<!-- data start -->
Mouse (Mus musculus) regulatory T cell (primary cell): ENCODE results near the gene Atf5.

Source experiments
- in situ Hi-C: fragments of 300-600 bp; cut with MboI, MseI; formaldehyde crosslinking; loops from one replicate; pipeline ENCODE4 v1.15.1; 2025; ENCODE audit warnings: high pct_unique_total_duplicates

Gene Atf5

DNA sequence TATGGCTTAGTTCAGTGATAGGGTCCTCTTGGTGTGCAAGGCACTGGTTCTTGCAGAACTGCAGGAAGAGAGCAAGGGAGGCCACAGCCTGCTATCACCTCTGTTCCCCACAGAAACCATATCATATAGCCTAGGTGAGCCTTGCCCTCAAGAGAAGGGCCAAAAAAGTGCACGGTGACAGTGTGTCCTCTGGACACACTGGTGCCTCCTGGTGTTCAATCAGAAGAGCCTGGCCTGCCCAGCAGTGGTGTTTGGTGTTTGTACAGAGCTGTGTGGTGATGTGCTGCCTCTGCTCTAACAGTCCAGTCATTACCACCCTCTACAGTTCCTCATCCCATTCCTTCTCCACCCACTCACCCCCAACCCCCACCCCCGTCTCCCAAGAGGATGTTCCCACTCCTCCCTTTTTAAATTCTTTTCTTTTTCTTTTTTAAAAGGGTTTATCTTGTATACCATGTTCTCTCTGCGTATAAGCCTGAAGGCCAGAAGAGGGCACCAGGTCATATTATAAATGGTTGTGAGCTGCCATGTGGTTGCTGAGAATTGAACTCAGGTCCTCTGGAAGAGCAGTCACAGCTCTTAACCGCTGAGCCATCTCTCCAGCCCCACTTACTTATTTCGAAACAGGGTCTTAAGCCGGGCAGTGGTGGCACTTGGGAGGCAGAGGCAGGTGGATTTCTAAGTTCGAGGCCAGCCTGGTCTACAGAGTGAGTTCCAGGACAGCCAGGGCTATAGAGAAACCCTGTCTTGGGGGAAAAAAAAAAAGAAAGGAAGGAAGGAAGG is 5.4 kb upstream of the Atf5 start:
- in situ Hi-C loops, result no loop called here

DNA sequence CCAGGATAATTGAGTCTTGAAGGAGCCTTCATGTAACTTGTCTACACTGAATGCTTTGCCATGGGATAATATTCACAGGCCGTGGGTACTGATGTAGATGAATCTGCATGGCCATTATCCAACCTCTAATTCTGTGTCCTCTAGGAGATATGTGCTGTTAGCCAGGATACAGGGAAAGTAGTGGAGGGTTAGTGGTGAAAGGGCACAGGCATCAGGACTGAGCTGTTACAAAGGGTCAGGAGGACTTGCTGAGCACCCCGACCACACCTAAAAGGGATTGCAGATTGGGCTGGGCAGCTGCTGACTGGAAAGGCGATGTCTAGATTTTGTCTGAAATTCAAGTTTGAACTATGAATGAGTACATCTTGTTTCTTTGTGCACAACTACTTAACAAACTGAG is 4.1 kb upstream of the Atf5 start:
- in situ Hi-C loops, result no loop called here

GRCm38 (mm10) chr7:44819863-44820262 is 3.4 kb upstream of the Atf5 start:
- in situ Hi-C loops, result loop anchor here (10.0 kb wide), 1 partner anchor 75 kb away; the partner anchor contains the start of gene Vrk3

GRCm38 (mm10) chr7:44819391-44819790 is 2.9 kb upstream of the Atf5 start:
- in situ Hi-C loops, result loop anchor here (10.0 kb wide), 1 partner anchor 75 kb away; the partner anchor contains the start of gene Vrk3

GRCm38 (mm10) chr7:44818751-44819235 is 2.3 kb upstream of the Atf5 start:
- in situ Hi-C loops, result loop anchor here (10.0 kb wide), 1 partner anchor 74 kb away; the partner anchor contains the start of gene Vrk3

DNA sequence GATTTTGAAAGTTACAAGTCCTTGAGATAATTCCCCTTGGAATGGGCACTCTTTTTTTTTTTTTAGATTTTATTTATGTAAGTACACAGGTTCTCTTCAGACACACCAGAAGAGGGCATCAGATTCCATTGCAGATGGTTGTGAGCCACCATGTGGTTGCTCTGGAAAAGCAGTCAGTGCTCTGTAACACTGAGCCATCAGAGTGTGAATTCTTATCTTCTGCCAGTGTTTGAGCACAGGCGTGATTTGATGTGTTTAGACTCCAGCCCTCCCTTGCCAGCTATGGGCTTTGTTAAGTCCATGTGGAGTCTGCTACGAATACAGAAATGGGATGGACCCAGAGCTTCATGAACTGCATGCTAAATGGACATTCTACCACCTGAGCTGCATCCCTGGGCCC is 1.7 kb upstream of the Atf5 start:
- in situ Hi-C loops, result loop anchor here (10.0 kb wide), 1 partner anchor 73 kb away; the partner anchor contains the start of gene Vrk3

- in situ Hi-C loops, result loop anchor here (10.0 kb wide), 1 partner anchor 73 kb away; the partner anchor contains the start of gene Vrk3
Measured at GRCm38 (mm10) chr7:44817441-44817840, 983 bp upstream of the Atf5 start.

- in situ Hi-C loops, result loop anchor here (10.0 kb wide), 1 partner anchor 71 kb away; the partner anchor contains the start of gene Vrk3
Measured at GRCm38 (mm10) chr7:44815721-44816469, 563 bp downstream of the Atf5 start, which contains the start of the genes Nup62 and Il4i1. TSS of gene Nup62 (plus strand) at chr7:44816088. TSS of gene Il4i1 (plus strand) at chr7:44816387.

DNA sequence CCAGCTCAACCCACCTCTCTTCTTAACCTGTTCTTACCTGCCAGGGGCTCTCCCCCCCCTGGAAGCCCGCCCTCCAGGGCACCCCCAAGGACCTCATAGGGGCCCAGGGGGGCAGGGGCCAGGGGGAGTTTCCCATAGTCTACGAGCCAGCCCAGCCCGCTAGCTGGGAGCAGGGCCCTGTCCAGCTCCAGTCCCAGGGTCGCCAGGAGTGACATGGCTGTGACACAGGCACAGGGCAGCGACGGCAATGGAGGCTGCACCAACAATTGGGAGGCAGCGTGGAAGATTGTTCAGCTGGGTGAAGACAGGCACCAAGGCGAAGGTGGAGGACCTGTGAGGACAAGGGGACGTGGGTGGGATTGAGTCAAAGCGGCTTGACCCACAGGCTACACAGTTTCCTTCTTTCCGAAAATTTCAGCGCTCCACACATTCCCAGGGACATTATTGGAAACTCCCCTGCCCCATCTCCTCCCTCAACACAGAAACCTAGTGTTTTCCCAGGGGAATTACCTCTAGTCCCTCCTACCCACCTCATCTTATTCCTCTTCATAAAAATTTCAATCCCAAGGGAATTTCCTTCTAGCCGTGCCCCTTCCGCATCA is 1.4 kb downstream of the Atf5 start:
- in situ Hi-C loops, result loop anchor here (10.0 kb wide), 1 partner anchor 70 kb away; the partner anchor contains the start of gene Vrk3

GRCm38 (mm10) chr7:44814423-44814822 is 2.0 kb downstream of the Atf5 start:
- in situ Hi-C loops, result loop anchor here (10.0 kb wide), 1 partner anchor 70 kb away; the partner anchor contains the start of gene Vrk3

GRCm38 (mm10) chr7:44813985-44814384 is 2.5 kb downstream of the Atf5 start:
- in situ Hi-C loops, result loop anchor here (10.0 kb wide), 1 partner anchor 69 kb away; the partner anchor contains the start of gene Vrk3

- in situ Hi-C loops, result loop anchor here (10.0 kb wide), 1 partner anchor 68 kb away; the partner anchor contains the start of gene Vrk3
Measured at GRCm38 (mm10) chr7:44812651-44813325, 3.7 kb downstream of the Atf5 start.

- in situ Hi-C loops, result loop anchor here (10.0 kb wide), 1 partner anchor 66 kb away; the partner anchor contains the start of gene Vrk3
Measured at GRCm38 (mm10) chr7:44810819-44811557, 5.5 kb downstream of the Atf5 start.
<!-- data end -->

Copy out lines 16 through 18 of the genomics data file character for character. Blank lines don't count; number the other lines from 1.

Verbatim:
- in situ Hi-C loops, result loop anchor here (10.0 kb wide), 1 partner anchor 73 kb away; the partner anchor contains the start of gene Vrk3

- in situ Hi-C loops, result loop anchor here (10.0 kb wide), 1 partner anchor 73 kb away; the partner anchor contains the start of gene Vrk3
Measured at GRCm38 (mm10) chr7:44817441-44817840, 983 bp upstream of the Atf5 start.